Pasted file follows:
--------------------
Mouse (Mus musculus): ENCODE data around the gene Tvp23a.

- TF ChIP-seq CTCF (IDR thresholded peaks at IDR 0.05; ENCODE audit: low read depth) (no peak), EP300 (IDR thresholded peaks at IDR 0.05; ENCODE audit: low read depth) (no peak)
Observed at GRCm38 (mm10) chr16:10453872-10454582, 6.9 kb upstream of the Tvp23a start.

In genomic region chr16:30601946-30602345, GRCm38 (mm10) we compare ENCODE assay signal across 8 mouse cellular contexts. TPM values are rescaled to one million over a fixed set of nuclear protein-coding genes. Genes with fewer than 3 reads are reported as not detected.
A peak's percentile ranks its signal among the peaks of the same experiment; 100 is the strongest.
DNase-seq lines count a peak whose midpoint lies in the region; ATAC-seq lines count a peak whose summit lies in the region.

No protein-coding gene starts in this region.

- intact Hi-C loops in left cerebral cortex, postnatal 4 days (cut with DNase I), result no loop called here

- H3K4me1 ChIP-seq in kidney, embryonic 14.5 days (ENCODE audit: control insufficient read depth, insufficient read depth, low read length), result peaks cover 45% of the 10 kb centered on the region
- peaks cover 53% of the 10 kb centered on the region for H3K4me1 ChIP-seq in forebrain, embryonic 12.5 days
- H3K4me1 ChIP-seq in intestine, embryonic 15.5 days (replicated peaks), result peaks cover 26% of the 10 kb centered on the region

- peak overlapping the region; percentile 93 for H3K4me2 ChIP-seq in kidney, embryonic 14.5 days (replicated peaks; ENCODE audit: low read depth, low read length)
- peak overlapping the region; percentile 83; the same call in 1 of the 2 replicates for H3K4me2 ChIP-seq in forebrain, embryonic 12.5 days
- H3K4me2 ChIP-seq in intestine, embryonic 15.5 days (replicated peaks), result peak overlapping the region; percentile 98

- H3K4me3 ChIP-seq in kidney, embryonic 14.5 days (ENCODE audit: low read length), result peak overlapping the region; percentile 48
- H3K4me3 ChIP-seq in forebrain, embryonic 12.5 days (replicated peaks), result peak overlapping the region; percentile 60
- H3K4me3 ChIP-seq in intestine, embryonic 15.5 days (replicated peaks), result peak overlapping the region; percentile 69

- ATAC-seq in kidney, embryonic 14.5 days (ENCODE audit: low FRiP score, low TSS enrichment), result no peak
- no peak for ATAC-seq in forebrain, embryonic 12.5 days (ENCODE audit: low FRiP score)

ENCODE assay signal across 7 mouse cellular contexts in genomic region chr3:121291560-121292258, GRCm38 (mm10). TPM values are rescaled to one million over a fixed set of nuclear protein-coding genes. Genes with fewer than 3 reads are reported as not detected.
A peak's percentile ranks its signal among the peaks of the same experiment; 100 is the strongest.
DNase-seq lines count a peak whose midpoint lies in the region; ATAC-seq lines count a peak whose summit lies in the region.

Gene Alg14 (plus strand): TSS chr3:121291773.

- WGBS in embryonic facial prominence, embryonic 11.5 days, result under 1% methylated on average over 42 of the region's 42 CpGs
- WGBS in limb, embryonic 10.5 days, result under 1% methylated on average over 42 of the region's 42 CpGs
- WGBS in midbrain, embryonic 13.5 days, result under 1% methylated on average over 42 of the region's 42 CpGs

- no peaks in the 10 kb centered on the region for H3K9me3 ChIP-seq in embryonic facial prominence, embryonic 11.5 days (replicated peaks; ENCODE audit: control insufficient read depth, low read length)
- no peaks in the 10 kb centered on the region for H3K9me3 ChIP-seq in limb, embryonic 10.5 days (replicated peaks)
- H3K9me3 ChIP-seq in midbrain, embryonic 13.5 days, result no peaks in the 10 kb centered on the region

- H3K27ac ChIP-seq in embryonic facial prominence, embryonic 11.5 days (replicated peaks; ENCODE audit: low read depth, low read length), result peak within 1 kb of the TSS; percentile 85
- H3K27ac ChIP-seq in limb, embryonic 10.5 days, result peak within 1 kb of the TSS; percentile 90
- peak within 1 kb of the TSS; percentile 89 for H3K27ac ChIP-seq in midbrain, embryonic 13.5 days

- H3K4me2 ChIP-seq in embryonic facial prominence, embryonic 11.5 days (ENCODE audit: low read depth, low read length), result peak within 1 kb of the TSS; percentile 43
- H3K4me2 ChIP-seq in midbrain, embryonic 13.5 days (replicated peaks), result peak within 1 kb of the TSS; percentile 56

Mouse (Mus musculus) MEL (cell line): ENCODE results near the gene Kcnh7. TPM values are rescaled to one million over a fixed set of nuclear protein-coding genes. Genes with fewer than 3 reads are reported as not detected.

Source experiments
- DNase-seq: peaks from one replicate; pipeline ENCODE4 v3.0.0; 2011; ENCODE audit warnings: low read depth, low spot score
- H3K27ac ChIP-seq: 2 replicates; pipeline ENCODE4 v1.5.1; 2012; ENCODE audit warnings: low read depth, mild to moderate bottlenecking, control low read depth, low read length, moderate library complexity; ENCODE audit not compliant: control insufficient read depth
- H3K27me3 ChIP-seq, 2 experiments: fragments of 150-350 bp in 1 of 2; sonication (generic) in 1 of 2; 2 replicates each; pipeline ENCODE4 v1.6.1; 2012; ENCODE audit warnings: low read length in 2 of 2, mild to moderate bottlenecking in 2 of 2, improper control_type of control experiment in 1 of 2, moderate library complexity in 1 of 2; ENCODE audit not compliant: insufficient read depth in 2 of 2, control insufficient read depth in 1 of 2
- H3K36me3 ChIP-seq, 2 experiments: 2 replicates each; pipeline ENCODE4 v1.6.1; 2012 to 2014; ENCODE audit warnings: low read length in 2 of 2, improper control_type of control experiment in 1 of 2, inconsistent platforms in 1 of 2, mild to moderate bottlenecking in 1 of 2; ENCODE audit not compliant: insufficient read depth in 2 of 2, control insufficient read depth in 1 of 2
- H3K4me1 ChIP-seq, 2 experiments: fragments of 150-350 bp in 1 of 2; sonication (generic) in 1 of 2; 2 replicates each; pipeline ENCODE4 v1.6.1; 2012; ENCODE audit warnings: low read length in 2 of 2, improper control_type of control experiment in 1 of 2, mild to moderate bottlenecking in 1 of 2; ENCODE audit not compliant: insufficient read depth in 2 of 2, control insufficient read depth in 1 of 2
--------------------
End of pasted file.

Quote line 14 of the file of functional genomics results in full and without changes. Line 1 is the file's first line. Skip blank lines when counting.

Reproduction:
- H3K4me2 ChIP-seq in intestine, embryonic 15.5 days (replicated peaks), result peak overlapping the region; percentile 98